With a bright yellow “Right to Play” toque sitting atop his giant Slovakian cranium following the performance, Chara reared back and fired an NHL-record 105.4 mph slat shot that won the competition and banked $24,000 for his favorite Right to Play charity. Chara’s booming shot broke former B’s defenseman Al Iafrate’s record of 105.2 mph set back in the 1993 skills competition, and the money raised for charity put a well-intentioned, altruistic spin on the proceedings.
Right To Play is a Canadian charity that, according to its web site, is “creating a healthier and safer world for children through the power of sport and play.” Both B’s defenseman Andrew Ference and Chara have traveled to Africa to witness the work done by Right To Play with African children first-hand, and have continued serving as ambassadors to the program.
The gesture even quieted the Montreal crowd, who normally save their lustiest boos for the intense and physical Chara during heated Habs/Bruins games.
“I gave it all that I had, and I’m glad it worked out,” said Chara. “That’s the highest I’ve ever shot (a puck). I’ve been a few times around 103, 104, 102 (mph). You know, you always want to shoot the hardest shot, but it’s the All-Star record, so I’m very happy.”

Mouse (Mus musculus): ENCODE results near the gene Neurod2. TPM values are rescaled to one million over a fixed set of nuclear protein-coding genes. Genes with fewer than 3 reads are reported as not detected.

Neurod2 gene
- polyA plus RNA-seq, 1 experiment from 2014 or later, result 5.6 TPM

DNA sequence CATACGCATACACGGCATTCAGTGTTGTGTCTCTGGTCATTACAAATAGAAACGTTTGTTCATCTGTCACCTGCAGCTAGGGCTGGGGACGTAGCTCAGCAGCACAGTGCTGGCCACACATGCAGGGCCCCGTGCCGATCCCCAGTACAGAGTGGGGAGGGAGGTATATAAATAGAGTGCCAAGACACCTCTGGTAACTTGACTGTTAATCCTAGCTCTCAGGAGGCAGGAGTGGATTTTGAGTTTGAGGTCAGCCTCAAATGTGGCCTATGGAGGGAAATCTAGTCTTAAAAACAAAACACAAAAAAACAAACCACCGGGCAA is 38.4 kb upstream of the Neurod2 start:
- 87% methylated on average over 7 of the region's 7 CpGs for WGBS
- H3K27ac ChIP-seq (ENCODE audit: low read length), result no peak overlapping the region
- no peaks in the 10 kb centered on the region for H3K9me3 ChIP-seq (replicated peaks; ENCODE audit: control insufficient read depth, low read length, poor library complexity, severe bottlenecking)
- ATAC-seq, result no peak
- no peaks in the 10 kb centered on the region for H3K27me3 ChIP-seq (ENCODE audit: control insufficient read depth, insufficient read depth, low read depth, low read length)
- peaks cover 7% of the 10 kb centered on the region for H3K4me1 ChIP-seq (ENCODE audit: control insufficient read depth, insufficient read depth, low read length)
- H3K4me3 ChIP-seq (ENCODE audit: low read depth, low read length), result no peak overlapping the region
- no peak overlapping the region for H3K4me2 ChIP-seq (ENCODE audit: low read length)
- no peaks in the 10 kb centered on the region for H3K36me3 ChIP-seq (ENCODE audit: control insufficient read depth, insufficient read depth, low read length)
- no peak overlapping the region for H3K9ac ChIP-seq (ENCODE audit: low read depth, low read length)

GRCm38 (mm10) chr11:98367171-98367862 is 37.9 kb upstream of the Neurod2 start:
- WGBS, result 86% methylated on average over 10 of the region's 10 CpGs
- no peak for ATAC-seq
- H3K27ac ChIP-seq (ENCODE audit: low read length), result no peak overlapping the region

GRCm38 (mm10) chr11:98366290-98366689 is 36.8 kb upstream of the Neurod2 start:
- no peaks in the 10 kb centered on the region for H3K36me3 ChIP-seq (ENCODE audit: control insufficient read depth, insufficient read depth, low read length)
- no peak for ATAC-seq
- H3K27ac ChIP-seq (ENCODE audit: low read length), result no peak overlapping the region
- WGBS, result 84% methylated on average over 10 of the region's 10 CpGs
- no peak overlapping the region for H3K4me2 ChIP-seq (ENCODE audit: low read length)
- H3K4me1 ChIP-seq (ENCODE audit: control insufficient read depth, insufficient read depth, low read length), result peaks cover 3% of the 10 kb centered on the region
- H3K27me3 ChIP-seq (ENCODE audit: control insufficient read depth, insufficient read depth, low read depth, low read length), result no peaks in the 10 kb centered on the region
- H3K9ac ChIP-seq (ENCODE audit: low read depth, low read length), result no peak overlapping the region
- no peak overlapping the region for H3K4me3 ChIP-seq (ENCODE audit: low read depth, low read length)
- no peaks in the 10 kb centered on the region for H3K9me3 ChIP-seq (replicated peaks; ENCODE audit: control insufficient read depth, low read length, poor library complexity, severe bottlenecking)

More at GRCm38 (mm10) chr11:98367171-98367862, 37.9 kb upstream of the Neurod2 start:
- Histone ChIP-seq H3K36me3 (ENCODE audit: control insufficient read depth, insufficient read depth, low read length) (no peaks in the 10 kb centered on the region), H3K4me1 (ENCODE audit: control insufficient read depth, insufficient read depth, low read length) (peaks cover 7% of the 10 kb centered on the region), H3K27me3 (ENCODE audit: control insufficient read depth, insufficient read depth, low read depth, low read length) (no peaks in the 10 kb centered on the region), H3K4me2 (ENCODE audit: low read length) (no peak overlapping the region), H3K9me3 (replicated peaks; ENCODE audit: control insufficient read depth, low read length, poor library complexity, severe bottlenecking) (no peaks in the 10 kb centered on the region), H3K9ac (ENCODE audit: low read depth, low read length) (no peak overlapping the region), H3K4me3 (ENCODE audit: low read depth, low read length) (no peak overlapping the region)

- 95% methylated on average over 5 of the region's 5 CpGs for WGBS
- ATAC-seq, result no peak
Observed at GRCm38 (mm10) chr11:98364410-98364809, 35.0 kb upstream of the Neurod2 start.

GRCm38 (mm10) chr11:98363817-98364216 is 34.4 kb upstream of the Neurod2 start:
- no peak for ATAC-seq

Chara and Right To Play Deputy Director Mark Brender were locked in a joyful embrace following the Bruins defenseman’s rousing victory for both himself and charity, and shared a few thoughts about Chara’s relationship with Right To Play — and his own mad scramble to find a gold-ish Right to Play hat that Chara could wear on television while breaking land speed records with his shot.
That was a pretty dramatic win for Chara. MB:Yeah, I know he was really pumped to do it and he was really excited and happy about doing it. So, you could tell how happy he was and he is really committed. Obviously for us to have a champion like him — and like Andrew Ference who helped Z get into it — and all of the other NHL guys is huge. It’s the kind of money and exposure that will go directly to help children develop through playing sports.
What does it mean for the program to have a guy like Z climbing up Mt. Kilimanjaro and visiting Africa this summer, and all of the other things that he does for the program? MB: It gives us so much credibility. A lot of times when pro athletes lend their name to a cause, it’s really just in-and-out. But when a guy like (Chara) gets involved he is so committed that he gives us credibility when we say that we have athlete ambassadors. We have many, many Olympic athlete ambassadors and it was born under the Olympic movement.
So it’s a great thing to have pros like Z and many other NHLers as well because there’s a lot of credibility to them. (Raising money in the skills competition) shows it’s more than just lending their name. It’s believing in it, and that’s something that really shows.